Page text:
“The two could become rivals on many issues — but commons chambers should not be designed simply as contrarian mirror-like opponents of commerce chambers. The commons chambers have a more distinctive long-range challenge on which to focus: the rise of +N. (networks)”

Excerpted from David Ronfeldt, in the context of his TIMN theory (tribes, institutions, markets and networks):

“For generations, the concept of the commons has mostly meant natural commons — e.g., the clear air, clean water, and open land that even President Nixon once deemed a “birthright” of every American. Lately, because of the Internet and related digital technologies, the concept has expanded to include information and knowledge — the cyber commons. Whether and how to include other social matters — e.g., health, education, housing, public/civic infrastructure, insurance, law, etc. — is under discussion, along with ideas about whether to emphasize the contents of “the commons” or the practices of “commoning”. More debatable is whether to include social entrepreneurs (e.g., with “B Corps”) interested in marketing information-age products and services in post-capitalist ways; their activities may belong more in the market (+M) sector than a commons network-based (+N) sector.

Yet the concept’s revival has barely touched public awareness. U.S. political leaders and party platforms don’t mention it; nor do news and opinion shows on radio and TV — but for rare exceptions on rare occasions. For example, Amy Goodman’s Democracy Now, Thom Hartman’s The Big Picture, and The PBS News Hour often discuss commons-related issues, like those mentioned above, but I have yet to see them mention the revival of “the commons” idea or the prospects for a “commons sector”. Instead, pro-commons ideas are mostly advanced piece-meal by dispersed issue-specific civil-society NGOs (e.g., Sierra Club, Electronic Frontier Foundation).

Ferment around commons ideas is growing mainly on the Left (e.g., via The P2P Foundation) — but only parts of the Left. Awareness among Centrists is difficult to find, despite Elinor Ostrom’s winning the Nobel Prize, and Yochai Benkler’s writings about the advantages of “network-based peer production”. Interest on the Right is sorely lacking, held back by notions about “the tragedy of the commons” as well as by ingrained adherence to traditional public-private distinctions — though conservative concepts about stewardship, protection, and conservation could contribute to pro-commons ideas.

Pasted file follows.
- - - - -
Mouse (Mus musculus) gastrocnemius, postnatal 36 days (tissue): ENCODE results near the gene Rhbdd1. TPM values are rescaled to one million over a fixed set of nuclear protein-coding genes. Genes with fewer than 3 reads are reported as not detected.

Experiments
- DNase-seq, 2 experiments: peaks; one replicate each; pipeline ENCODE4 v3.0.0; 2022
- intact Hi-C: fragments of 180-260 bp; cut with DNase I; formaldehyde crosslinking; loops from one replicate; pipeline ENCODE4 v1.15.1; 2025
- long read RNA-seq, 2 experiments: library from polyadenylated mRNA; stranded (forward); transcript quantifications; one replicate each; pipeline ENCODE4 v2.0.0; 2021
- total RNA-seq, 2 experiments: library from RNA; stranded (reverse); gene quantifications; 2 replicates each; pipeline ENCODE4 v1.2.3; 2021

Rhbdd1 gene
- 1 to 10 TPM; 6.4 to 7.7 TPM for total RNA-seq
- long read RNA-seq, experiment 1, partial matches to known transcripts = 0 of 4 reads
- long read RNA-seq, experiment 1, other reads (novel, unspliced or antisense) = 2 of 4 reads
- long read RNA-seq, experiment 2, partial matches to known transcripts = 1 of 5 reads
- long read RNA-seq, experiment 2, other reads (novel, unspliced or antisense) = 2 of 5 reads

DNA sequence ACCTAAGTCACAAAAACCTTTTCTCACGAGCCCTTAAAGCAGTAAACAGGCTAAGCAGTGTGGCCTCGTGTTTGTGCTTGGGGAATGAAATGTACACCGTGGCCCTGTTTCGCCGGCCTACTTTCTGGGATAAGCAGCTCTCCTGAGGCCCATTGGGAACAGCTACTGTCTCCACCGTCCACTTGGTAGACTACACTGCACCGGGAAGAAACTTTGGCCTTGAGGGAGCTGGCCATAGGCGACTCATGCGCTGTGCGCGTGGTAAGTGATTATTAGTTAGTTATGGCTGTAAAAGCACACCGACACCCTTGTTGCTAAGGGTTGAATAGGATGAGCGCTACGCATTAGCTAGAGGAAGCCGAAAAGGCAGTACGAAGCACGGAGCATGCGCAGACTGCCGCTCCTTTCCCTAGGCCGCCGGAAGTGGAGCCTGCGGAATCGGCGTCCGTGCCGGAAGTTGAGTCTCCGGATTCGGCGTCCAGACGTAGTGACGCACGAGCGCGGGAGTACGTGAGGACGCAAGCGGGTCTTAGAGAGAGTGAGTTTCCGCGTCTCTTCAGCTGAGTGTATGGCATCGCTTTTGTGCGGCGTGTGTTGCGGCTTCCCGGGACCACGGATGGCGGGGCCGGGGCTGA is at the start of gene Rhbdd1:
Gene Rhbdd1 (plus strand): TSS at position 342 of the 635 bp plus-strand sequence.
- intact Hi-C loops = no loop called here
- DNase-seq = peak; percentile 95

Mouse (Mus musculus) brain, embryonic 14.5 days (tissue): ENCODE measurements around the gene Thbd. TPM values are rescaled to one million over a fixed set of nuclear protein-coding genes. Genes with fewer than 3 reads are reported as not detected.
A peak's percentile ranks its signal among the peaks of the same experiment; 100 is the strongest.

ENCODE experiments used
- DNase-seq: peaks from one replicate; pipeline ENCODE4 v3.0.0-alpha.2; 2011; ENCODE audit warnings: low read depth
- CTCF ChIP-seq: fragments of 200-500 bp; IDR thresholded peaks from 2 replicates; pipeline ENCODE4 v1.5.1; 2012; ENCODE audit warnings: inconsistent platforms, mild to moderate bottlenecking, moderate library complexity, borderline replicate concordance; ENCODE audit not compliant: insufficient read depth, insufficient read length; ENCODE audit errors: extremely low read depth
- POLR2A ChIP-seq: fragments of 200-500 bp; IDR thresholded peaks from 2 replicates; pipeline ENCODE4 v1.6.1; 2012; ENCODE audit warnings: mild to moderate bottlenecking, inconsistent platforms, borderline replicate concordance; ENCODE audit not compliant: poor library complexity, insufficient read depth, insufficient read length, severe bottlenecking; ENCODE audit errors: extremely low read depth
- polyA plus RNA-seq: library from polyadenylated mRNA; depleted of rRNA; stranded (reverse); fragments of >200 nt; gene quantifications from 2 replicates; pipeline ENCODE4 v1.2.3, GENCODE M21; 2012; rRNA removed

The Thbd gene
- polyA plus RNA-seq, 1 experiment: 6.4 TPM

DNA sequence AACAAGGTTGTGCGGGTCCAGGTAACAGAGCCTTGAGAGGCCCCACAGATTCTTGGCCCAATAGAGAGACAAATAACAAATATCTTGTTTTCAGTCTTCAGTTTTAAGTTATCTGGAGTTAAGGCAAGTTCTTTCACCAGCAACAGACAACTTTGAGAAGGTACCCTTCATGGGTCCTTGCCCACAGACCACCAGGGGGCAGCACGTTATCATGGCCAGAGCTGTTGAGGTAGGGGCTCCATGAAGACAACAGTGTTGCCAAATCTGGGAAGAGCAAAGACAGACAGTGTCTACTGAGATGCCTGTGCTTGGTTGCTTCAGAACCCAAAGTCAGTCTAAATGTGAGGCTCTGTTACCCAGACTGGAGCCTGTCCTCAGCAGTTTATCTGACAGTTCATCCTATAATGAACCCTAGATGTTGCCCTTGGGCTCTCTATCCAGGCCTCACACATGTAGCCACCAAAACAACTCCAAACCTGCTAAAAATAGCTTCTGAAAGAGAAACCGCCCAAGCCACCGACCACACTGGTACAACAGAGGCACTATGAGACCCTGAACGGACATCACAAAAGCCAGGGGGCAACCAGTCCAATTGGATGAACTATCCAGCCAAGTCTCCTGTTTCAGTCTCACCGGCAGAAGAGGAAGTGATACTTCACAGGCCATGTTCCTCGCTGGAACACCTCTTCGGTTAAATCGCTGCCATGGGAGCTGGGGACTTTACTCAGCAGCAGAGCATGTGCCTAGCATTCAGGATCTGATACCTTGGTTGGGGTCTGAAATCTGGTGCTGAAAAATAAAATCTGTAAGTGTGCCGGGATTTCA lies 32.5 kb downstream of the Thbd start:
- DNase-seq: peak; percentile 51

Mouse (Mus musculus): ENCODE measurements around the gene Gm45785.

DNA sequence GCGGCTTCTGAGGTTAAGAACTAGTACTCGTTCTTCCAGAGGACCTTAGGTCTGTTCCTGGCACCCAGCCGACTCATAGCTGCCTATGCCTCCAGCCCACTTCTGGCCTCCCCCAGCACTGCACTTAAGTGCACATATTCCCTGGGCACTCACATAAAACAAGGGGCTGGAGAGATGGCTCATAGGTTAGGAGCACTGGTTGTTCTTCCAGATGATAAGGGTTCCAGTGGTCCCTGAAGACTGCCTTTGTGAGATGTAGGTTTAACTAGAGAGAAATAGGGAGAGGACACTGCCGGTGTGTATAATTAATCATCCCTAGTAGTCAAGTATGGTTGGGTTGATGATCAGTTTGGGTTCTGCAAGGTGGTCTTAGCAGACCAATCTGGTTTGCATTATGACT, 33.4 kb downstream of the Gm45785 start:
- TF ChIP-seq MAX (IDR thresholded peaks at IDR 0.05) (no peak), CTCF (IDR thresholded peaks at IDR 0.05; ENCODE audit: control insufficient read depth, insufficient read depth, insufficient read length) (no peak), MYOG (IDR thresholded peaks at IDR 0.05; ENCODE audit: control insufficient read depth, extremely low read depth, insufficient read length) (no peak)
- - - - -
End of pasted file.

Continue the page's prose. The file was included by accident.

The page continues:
An advantage of the chamber-of-commons idea is that it looks ahead to the emergence of a sector of activity that will cut across all sorts of issue areas, political ideologies, and advocacy organizations. That the concept still lacks definitional clarity and public support is a problem — but it may also be an opportunity that well-designed chambers may help address and resolve.

My inspiration in 2012 for the idea of a U.S. Chamber of Commons derived partly from my adverse reaction to what had become of the U.S. Chamber of Commerce (USCC), at a time when I was already wondering about the rise of pro-commons thinking and what that might mean for the emergence of a new network-based (+N) sector alongside the existing public (+I) and private (+M) sectors. My long-term vision became that someday we’ll see issues covered by media where representatives of both a chamber of commerce and a chamber of commons are asked to present their views and answer questions about some hot topic — in other words, a U.S. Chamber of Commons will achieve public parity with the U.S. Chamber of Commerce.

While that inspiration and vision are about Chambers of Commons serving to counter-balance the USCC and its affiliates, there is much in the USCC’s history that looks worth emulating. It was created by assembling dispersed pro-business forces (e.g., existing local chambers and businesses) around a national center in 1912, at the behest of President Taft and with the approval of Congress. The goal was to improve the representation of business interests in Washington; but motivations also included counter-balancing the increasingly well-organized labor movement. This new Chamber was deemed a “social welfare” organization worthy of tax-exempt status. And it was said to be an advisory organization, particularly to advise the government about business matters — though it soon became an advocacy organization as well. All those points — assembling and networking dispersed forces, creating a high-profile national center, gaining recognition from Executive and Legislative leaders, serving significant advisory (and advocacy) roles — amount, I’d say, to a few historical “lessons” for developing a network of new Chambers of Commons.